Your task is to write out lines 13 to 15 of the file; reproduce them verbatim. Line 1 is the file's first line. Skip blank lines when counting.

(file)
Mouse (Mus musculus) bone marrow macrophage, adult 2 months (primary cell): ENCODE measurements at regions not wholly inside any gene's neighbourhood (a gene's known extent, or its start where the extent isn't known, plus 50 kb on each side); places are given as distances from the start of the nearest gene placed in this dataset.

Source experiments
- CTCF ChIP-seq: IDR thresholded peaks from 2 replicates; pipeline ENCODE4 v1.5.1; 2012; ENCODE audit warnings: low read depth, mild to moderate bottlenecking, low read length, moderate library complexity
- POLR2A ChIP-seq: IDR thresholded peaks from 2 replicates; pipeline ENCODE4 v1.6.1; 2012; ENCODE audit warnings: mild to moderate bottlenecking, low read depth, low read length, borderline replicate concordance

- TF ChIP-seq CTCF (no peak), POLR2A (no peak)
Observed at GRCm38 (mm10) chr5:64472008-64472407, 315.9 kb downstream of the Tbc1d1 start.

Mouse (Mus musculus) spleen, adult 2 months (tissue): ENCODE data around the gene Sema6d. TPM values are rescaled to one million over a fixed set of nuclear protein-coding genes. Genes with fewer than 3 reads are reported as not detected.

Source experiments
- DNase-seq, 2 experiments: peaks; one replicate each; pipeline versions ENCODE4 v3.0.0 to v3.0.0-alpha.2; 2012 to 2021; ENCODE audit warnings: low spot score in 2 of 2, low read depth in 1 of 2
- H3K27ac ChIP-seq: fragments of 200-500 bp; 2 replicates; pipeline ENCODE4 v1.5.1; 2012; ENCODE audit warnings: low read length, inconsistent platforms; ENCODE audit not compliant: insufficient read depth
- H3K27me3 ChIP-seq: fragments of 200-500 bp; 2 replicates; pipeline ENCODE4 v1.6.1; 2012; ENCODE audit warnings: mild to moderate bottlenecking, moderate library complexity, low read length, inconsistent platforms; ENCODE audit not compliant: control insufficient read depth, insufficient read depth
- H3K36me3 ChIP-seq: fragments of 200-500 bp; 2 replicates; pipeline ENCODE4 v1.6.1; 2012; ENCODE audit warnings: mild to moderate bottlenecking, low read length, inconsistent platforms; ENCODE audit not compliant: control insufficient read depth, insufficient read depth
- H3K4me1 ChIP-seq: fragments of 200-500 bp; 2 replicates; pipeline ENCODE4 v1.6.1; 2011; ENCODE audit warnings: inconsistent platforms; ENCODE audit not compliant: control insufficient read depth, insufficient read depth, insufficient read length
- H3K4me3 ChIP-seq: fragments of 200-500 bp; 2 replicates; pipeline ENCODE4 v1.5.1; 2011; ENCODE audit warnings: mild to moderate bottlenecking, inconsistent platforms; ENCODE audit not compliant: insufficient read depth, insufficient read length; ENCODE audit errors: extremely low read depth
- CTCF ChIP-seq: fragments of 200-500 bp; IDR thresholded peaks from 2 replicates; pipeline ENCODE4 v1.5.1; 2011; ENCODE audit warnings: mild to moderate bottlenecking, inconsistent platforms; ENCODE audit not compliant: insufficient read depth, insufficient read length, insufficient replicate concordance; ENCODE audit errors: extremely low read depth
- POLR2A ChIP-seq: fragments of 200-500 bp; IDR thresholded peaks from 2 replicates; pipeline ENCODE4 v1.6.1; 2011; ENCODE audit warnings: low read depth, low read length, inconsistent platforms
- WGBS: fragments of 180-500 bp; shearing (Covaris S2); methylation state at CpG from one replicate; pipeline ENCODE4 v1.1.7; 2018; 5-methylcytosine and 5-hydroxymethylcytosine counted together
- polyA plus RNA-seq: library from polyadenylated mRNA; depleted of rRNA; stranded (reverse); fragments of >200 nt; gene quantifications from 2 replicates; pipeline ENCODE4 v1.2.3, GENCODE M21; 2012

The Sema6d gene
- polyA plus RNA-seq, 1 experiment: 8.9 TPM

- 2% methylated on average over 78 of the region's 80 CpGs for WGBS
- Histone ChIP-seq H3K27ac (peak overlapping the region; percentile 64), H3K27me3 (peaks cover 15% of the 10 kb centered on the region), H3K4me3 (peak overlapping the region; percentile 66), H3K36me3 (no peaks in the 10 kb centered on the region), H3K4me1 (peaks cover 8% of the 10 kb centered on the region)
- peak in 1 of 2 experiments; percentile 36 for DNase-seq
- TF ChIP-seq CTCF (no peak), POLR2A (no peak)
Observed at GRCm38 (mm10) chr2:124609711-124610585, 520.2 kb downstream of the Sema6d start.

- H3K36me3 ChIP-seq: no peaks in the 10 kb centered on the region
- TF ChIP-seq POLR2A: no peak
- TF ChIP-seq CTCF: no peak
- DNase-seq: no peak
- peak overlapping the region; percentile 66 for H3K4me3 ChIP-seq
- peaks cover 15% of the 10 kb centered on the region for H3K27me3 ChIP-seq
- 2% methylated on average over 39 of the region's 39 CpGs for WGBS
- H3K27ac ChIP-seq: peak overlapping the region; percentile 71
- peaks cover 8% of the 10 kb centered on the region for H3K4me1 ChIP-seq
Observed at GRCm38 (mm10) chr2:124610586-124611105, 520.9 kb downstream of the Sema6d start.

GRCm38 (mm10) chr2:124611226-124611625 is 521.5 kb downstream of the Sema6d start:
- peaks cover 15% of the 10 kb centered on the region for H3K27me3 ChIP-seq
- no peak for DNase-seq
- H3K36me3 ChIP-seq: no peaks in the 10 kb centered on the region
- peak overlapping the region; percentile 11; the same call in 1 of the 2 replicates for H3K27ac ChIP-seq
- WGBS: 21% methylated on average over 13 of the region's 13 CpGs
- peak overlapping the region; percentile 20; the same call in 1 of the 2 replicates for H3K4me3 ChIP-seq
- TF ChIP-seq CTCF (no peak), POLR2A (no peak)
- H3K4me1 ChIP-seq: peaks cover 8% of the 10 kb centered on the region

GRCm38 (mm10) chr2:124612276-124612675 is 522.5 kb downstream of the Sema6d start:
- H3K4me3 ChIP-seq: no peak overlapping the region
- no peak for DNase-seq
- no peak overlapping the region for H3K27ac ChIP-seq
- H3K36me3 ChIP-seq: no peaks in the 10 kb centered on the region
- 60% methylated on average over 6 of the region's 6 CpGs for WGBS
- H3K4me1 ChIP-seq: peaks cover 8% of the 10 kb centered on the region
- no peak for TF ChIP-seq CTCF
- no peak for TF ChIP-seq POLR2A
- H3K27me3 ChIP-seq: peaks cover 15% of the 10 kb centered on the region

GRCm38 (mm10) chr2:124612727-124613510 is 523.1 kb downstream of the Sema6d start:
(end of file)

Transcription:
- H3K4me1 ChIP-seq: fragments of 200-500 bp; 2 replicates; pipeline ENCODE4 v1.6.1; 2011; ENCODE audit warnings: inconsistent platforms; ENCODE audit not compliant: control insufficient read depth, insufficient read depth, insufficient read length
- H3K4me3 ChIP-seq: fragments of 200-500 bp; 2 replicates; pipeline ENCODE4 v1.5.1; 2011; ENCODE audit warnings: mild to moderate bottlenecking, inconsistent platforms; ENCODE audit not compliant: insufficient read depth, insufficient read length; ENCODE audit errors: extremely low read depth
- CTCF ChIP-seq: fragments of 200-500 bp; IDR thresholded peaks from 2 replicates; pipeline ENCODE4 v1.5.1; 2011; ENCODE audit warnings: mild to moderate bottlenecking, inconsistent platforms; ENCODE audit not compliant: insufficient read depth, insufficient read length, insufficient replicate concordance; ENCODE audit errors: extremely low read depth